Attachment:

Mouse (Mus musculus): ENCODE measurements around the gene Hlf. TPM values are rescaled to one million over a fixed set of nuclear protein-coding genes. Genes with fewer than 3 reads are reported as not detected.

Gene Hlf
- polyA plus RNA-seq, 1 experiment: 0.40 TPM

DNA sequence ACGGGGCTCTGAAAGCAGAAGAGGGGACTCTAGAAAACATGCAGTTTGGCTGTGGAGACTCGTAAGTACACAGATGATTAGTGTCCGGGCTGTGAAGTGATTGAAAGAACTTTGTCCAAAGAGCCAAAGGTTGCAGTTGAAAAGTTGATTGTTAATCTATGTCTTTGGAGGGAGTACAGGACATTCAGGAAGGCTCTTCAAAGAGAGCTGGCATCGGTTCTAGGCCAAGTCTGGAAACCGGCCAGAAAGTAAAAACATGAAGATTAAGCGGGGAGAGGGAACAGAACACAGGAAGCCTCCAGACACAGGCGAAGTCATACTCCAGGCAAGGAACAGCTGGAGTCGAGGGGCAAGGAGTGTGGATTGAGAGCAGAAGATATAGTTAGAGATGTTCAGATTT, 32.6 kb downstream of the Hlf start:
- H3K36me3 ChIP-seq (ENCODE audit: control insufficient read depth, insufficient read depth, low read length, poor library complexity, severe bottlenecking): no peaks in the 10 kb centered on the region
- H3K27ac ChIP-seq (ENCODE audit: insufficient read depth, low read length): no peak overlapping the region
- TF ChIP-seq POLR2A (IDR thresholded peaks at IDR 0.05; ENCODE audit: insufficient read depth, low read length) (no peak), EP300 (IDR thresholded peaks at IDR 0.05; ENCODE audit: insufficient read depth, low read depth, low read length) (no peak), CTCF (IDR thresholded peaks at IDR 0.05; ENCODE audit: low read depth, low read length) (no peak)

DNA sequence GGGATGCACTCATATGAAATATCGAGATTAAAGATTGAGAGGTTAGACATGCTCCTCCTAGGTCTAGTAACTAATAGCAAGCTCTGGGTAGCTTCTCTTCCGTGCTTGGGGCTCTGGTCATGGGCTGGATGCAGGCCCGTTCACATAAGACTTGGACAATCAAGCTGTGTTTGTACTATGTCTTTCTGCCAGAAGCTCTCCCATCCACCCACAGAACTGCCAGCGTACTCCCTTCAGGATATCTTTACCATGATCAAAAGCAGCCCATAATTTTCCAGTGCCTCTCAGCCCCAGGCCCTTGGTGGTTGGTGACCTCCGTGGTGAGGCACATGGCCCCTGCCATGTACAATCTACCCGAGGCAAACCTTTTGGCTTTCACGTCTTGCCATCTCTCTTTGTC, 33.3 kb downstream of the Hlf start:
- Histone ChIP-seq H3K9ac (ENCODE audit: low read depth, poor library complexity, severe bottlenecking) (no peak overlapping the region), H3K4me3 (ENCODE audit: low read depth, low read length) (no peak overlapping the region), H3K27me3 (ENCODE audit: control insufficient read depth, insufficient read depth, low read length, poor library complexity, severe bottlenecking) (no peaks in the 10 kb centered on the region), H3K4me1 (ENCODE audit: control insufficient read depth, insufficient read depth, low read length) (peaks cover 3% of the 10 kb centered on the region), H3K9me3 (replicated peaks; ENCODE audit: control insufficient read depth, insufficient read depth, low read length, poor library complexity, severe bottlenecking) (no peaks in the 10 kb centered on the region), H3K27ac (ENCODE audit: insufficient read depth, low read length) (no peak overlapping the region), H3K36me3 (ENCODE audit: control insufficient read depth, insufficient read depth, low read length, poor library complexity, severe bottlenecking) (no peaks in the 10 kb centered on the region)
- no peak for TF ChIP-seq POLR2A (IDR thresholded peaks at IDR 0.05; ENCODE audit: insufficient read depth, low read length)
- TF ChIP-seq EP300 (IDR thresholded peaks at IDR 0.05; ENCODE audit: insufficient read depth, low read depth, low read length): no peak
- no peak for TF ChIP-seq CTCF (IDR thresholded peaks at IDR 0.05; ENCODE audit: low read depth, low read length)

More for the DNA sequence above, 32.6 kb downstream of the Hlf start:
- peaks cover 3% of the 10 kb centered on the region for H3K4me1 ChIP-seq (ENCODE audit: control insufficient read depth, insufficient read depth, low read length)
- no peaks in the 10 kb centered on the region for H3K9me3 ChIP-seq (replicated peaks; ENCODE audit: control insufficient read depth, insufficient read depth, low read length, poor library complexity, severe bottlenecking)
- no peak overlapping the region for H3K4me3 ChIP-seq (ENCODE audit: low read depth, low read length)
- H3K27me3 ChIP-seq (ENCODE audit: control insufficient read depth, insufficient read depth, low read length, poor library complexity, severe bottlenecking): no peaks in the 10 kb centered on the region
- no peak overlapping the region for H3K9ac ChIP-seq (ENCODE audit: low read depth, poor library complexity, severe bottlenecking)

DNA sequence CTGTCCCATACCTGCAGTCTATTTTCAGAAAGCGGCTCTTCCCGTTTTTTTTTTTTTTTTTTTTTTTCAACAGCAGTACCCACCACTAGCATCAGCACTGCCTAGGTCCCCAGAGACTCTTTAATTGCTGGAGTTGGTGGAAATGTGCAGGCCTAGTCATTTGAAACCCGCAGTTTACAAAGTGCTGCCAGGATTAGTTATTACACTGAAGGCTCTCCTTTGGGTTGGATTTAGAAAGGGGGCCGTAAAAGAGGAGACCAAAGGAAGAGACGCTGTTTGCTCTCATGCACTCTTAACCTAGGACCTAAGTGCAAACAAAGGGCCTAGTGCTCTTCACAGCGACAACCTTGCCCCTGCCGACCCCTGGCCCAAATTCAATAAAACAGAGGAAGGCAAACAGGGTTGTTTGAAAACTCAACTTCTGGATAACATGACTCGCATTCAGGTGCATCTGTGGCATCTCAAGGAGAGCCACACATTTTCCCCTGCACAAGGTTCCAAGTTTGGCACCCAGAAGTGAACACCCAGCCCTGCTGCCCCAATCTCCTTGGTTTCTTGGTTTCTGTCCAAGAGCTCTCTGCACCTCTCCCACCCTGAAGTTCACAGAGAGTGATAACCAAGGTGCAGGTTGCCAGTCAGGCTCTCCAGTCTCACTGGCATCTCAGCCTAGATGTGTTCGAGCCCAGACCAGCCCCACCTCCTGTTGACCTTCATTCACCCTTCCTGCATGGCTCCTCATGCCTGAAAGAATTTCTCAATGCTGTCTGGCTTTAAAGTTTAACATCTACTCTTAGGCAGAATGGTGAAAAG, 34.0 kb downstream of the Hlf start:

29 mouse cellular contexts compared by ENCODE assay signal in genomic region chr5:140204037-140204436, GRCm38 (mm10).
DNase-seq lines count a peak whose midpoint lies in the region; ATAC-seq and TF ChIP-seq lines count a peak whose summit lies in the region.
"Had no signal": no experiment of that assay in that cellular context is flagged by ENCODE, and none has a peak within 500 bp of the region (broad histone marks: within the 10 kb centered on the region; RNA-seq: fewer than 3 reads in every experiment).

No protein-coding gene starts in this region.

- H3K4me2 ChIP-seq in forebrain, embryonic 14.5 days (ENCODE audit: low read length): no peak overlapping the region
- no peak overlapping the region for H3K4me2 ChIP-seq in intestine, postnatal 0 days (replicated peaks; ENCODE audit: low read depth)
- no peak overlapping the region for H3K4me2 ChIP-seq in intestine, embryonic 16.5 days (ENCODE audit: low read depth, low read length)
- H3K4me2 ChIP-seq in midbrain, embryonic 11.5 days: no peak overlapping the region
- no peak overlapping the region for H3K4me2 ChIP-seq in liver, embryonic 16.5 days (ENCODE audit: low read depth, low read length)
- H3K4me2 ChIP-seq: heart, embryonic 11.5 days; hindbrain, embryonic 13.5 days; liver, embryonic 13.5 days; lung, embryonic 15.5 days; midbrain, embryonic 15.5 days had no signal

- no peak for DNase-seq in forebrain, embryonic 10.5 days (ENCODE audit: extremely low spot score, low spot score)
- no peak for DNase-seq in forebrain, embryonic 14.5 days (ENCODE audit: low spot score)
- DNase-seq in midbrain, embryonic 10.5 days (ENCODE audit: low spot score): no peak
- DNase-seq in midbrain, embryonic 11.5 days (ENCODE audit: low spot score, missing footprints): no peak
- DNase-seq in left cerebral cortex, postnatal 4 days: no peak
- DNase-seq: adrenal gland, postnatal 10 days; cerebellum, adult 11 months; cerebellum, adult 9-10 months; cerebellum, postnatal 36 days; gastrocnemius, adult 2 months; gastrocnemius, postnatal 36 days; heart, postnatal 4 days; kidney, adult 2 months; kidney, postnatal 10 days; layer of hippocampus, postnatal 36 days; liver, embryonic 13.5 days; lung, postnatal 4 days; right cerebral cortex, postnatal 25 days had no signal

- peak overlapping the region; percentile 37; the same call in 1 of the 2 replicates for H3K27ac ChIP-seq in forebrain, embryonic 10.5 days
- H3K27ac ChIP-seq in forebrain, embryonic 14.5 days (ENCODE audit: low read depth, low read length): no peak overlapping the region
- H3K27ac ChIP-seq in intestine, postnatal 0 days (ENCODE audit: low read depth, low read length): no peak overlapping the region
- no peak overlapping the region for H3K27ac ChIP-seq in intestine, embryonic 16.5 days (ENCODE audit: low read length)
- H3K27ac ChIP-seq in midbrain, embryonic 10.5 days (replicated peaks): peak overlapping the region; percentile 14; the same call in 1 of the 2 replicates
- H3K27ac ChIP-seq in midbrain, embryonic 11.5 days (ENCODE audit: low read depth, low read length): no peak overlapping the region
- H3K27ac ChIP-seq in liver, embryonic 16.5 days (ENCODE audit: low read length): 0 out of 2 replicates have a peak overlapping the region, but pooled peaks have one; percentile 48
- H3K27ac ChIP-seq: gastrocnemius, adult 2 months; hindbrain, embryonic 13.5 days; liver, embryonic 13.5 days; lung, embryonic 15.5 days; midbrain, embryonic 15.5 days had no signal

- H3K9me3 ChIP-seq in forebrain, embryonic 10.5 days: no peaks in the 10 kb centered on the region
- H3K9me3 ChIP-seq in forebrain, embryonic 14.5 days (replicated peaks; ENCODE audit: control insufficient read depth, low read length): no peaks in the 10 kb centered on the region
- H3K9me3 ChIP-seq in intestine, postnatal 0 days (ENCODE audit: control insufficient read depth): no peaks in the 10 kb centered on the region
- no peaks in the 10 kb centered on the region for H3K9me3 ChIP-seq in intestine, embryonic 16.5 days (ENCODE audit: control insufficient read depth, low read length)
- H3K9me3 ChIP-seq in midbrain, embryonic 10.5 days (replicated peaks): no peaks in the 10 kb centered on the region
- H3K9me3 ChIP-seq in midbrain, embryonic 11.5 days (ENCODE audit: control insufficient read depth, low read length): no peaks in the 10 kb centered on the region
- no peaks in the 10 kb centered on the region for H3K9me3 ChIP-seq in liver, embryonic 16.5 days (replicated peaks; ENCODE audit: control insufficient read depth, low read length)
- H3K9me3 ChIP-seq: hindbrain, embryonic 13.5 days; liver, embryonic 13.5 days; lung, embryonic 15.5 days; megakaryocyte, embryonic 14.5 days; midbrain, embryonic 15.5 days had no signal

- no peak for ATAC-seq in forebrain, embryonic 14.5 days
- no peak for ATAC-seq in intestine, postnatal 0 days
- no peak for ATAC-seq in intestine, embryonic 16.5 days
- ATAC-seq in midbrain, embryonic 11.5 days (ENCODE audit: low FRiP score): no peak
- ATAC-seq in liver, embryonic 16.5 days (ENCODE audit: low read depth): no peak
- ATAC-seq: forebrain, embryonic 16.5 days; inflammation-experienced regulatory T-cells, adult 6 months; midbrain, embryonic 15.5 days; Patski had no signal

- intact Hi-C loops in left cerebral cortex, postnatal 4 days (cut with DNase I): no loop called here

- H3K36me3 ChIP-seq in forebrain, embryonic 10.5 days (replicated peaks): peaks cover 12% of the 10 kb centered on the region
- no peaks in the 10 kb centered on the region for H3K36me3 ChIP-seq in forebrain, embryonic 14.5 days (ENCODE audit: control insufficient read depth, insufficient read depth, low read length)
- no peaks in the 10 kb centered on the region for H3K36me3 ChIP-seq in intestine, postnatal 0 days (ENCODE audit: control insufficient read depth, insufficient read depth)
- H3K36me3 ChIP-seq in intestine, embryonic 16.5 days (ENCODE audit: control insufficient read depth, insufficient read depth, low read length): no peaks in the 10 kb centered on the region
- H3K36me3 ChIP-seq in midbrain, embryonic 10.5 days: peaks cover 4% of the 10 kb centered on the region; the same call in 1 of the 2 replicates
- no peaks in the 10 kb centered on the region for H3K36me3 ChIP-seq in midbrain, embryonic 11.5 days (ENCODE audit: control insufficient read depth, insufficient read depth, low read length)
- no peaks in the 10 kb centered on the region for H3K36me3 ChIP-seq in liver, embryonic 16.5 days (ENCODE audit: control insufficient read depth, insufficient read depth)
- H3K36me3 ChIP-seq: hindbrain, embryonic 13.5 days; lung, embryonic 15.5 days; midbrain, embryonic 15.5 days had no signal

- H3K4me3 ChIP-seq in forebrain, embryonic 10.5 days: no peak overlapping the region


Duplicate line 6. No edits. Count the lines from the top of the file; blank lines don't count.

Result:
- H3K27ac ChIP-seq (ENCODE audit: insufficient read depth, low read length): no peak overlapping the region